Griffin Is Looking for More, Especially From Himself
Wednesday, November 7, 2007
Cornelius Griffin is the anchor of the Washington Redskins' defensive line and, when healthy, is one of the more effective tackles in the NFC. But injuries have derailed each of his last three seasons to some degree, and even a cautious preseason could not prevent another quirky injury this fall.
Griffin suffered back spasms during warmups for Sunday's game against the New York Jets and was able to participate in only two plays -- the first of the game and one goal-line formation. Griffin said hopes to be able to play against Philadelphia on Sunday and expects more of himself in the second half of the season. He is being asked to attack the passer more this season, help collapse the pocket from the interior and prevent quarterbacks from stepping up to elude pressure.
"I've got to step my game up," he said. "I've got to get more pressure on the quarterback and be more dominant against the run. We've got eight games left, and to help the team out I've got to play better."
The defensive line was not upgraded in the offseason, with coaches believing that improving the secondary would create more time for the four linemen to rush the passer. But after a strong start, the impact of the line has waned in recent weeks, and the Redskins may need to blitz more often to generate pressure.
Washington had a franchise-low 19 sacks last season and has 20 this season, but 13 came in the first four games.
"The ball has been coming out really fast," Griffin said. "And we've seen a lot of play-action pass, and you've got to play the run first and then react to what you see. But we've got to get better each week and we've always got to get pressure on the quarterback. If you give him all day, then it's seven-on-seven [in the passing game] and they'll always pick you apart."
The legal problems of two of Philadelphia Coach Andy Reid's sons has put the grueling work schedules of NFL's coaches back in the news. Redskins Coach Joe Gibbs, while not commenting on Reid's situation, explained the tradeoffs inherent in the job.
"One of the toughest things is you feel like, 'Did I let somebody down?' " Gibbs said. "One of things I'll always, for me, second-guess is all the time I missed with [his sons] J.D. and Coy. There was pluses, obviously . . . but I missed a lot. I got to see J.D. play maybe five times in college, six times, and I know someday later on I'm certainly not going to say, 'I should have worked more.' I'm going to say, 'I should have been there more.' "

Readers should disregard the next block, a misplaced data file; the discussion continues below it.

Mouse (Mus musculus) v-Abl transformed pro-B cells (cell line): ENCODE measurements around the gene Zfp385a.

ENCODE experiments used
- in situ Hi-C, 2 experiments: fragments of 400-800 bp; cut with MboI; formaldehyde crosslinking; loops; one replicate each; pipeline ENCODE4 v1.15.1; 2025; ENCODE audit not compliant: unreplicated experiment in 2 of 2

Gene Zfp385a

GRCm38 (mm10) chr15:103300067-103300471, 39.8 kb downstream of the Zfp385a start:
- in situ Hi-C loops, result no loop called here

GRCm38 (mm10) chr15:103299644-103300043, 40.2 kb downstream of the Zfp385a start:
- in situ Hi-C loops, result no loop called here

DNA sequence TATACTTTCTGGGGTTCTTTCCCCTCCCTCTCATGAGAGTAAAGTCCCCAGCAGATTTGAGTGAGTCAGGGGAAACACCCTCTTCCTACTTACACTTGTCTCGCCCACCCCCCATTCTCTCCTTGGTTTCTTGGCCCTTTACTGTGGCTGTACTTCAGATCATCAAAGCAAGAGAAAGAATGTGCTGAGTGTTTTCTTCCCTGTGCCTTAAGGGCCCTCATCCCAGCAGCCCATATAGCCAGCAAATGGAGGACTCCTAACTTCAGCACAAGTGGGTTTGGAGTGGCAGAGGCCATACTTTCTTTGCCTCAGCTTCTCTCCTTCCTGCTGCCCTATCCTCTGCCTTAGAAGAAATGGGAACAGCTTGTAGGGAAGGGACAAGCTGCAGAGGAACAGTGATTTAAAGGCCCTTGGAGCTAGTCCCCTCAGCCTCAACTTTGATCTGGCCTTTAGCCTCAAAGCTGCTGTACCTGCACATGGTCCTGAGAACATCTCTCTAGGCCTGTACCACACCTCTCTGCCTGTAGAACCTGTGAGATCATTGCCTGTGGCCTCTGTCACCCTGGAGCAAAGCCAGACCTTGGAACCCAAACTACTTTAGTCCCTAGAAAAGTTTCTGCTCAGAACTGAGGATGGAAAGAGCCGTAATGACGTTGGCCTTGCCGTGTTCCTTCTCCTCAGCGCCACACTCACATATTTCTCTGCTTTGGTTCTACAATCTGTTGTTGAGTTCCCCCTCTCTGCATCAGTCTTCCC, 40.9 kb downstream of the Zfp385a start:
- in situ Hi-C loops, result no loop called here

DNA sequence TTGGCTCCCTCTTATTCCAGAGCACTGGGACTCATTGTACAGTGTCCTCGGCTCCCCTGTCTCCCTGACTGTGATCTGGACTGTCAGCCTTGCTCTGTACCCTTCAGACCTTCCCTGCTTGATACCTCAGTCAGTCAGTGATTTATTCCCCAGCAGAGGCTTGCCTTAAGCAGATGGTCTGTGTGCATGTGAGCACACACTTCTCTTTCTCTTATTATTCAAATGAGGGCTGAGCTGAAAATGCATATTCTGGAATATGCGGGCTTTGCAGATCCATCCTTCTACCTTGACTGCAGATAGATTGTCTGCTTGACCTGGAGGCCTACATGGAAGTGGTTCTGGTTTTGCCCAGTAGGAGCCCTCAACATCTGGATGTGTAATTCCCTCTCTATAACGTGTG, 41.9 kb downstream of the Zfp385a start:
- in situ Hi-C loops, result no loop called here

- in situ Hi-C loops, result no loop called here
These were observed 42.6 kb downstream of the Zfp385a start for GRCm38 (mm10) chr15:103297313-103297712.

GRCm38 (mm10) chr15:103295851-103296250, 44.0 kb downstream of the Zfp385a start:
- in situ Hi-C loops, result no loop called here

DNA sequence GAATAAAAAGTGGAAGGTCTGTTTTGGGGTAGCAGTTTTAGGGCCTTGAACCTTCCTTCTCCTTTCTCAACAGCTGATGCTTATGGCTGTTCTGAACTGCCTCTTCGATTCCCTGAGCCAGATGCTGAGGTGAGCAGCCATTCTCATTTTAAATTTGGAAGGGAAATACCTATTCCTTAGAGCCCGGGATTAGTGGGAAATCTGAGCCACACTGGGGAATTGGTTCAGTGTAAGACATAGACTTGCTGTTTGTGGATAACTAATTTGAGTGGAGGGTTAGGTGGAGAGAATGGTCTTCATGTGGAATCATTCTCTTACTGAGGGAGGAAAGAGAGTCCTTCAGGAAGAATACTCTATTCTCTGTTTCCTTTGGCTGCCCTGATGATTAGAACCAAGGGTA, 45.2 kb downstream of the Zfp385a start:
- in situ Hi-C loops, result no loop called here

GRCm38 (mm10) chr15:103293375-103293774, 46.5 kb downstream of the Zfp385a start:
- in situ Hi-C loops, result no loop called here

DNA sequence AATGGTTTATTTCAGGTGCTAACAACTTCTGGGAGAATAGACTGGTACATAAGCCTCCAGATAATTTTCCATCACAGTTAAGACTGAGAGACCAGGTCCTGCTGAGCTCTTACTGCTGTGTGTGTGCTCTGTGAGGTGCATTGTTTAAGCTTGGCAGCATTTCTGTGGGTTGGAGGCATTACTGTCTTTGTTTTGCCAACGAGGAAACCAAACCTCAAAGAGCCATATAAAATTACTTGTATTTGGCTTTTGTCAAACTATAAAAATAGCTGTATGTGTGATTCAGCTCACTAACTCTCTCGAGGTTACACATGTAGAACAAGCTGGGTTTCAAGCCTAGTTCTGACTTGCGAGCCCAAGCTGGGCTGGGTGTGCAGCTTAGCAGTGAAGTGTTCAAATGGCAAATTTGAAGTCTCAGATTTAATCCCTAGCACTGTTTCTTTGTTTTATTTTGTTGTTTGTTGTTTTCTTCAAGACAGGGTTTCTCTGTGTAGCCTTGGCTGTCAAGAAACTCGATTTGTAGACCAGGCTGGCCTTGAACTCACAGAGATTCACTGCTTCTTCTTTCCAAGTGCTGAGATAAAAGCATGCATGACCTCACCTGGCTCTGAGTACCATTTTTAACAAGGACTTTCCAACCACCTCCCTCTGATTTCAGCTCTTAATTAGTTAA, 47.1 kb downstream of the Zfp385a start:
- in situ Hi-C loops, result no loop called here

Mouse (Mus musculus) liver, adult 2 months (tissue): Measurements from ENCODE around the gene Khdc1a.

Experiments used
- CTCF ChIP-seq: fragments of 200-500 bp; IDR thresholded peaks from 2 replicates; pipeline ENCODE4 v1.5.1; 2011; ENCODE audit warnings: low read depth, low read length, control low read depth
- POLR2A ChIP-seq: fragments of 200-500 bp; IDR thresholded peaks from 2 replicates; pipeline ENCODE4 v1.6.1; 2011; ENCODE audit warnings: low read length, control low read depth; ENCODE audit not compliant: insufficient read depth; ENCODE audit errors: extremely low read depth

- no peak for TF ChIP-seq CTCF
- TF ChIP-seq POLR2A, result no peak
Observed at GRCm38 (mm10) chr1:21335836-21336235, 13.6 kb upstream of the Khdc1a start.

Rock on Special Teams
Rock Cartwright was a standout again Sunday, recovering an onside kick that helped swing the game and returning one kick 31 yards. He is having a career year in the return game, but said the pulled quadriceps that kept him out of the loss to New England was still troubling him.
"I'm probably around 80, 85 percent," he said. "It's getting better each week, but I'm not exactly where I want to be just yet." . . .
Punt returner Antwaan Randle El has been battling a groin injury and is averaging just 6.8 yards per return, 15th overall in the NFC.
Getting the Ball
The Redskins have 13 takeaways at the midpoint of the season after setting a modern NFL record with just 12 all of last season. . . . The Redskins had six passes of 30 yards or more through the first 14 quarters of the season, but have none in 18 quarters since. . . .
Cornerback Shawn Springs, whose father Ron has been in a coma in Dallas, again was excused for Monday and Tuesday. Springs has been traveling to Texas and dealing with family matters in the Tidewater area, where he was born. "Anything he feels like he needs to do he's free to do it," Gibbs said. . . . Shaun Suisham, who kicked five field goals on Sunday, including the game-winner in overtime, was named NFC special teams player of the week.